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Special Message to the Congress on Unemployment Compensation.

May 28, 1945

To the Congress of the United States:

The Congress and the Executive Branch of the Government have already moved to prepare the country for the difficult economic adjustments which the Nation will face during the transition from war to peace.

1. The Congress has created the Office of War Mobilization and Reconversion to coordinate the reconversion activities of all Federal agencies, and that Office has established basic reconversion policies.

2. Specific laws have been enacted by the Congress setting forth the policies and providing the administrative machinery for contract termination, plant clearance, financial aid to business, and the disposition of surplus property.

3. Our military and civilian agencies have prepared themselves to expedite industrial reconversion and reemployment.

4. As part of an over-all program for returning veterans the GI Bill of Rights provides "readjustment allowances," weekly cash benefits to veterans until they are able to obtain jobs.

5. Congress has permitted business to carry back postwar losses against excess profits tax payments during the reconversion period.

6. Congress has established support prices for agricultural products so that farmers will be protected against a postwar collapse of income.

There remains, however, a major gap in our reconversion program: the lack of adequate benefits for workers temporarily unemployed during the transition from war to peace. I urge the Congress to close this gap.

I am confident that, with appropriate measures, we can avoid large scale and lengthy unemployment during the transition period. However, some temporary unemployment is unavoidable, particularly when total demobilization becomes possible. Even if reconversion proceeds rapidly, no amount of planning can make jobs immediately available for all displaced personnel. We must provide maximum security to those who have given so fully of themselves on the fighting and production fronts. The transition from war to peace is part and parcel of the war and we cannot shirk our obligation to those temporarily unemployed through no fault of their own.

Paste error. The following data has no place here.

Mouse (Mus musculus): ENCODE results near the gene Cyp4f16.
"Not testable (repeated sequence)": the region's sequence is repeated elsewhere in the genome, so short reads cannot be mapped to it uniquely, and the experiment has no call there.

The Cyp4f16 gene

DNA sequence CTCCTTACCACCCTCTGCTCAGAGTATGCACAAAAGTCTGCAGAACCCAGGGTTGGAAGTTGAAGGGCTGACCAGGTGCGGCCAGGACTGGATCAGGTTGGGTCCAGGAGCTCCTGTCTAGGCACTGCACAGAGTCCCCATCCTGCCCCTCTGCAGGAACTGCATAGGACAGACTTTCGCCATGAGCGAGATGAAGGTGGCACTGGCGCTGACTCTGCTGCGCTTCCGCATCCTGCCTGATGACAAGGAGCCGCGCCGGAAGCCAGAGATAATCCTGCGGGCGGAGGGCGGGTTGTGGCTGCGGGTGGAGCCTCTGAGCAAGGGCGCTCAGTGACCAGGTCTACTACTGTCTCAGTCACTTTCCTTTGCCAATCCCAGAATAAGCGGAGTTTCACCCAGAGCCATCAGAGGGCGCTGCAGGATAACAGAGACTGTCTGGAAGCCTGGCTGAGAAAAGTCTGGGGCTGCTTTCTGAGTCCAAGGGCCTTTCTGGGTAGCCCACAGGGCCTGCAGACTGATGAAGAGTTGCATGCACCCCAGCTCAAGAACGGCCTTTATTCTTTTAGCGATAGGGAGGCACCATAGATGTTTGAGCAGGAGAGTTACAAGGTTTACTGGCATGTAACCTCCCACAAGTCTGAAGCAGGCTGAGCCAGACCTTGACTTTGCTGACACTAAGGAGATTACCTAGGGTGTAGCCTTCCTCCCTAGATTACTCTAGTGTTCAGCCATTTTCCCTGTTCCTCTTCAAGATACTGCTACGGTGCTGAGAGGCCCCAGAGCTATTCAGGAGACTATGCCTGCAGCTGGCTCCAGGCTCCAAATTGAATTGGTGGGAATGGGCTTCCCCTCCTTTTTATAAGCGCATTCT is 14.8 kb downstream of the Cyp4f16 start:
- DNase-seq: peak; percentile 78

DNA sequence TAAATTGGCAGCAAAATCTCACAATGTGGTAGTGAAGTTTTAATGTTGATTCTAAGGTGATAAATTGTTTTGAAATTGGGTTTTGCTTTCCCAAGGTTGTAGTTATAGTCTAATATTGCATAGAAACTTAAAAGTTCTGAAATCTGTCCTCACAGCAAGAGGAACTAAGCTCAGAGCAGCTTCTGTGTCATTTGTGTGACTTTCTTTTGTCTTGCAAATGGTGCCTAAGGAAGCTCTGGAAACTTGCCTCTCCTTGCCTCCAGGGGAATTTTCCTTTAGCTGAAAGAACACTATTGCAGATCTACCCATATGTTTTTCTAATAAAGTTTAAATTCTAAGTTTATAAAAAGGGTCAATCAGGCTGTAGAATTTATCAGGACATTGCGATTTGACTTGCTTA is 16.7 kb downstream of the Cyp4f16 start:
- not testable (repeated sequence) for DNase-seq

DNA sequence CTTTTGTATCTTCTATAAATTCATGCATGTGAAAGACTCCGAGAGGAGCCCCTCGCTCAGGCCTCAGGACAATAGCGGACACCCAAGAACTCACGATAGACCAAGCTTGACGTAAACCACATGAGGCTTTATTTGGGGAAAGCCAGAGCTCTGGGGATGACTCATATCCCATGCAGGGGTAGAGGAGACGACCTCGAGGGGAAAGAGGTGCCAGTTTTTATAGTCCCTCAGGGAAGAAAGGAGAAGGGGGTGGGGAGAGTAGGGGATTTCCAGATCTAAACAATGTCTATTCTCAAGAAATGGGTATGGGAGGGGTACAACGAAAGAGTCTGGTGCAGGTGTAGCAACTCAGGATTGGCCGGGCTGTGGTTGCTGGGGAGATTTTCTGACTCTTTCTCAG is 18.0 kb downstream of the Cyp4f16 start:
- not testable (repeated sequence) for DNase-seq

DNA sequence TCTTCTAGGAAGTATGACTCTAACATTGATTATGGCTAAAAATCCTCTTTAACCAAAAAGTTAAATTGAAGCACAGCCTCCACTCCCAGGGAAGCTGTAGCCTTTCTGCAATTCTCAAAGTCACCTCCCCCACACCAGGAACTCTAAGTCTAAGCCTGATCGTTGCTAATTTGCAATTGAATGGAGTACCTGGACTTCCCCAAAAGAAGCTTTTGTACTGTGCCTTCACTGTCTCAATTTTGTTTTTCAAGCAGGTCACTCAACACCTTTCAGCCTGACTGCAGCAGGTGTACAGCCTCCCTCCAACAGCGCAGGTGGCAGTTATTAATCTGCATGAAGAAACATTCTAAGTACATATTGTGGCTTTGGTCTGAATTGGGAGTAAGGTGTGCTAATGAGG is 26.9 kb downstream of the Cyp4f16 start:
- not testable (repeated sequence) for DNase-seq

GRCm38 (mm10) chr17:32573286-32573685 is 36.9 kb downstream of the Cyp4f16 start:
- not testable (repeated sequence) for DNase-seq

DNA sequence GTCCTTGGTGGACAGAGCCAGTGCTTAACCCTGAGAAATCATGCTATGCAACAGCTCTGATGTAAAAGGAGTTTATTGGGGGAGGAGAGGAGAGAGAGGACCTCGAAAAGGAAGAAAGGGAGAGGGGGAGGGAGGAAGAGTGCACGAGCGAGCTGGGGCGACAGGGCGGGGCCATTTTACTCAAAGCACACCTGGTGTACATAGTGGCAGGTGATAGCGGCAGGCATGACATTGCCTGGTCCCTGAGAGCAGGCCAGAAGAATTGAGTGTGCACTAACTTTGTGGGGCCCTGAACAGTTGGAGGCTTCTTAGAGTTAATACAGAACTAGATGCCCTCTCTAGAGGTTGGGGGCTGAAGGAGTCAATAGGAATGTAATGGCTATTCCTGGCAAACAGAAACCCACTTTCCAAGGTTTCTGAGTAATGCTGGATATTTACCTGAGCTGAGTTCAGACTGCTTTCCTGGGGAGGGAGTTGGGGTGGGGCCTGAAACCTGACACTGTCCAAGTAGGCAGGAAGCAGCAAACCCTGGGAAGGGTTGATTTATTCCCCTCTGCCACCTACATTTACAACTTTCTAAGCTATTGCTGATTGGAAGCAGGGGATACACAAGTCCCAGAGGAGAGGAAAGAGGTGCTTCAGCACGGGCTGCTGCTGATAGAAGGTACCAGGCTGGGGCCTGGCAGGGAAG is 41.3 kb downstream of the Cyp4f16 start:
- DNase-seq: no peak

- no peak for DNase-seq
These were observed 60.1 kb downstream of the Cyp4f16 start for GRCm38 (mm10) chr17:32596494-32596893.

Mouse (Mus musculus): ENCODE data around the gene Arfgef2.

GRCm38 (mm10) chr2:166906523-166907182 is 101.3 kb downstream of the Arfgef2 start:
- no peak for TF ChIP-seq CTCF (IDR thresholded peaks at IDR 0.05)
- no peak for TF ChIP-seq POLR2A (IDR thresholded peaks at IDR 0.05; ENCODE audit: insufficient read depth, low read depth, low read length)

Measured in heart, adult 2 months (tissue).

To produce what is needed for the Pacific war, we must appeal to the workers to accept and remain in jobs which they ultimately must lose when munitions production ceases. The Government has thus incurred a moral obligation to these workers and to those who have stuck faithfully to their posts in the past.

To fulfill this obligation, we must rely principally upon our existing system of unemployment insurance. However, the existing State laws embrace three major defects:

1. Only about 30 million of our 43 million non-agricultural workers are protected by unemployment insurance. The absence of protection for Federal Government employees--in Navy Yards, arsenals and Government offices--is particularly inequitable, since these workers are subject to risks of unemployment similar to the risks of those who work for private employers. Lack of protection for employees in small establishments and for maritime workers also constitutes a serious shortcoming in the present programs.

2. The weekly benefit payments provided under many of the State laws are inadequate to maintain purchasing power and to provide a reasonable measure of economic security for the workers. Most States fix a maximum rate of $15 to $18 a week. This is clearly inadequate to protect unemployed workers against ruthless cuts in living standards, particularly if they have families.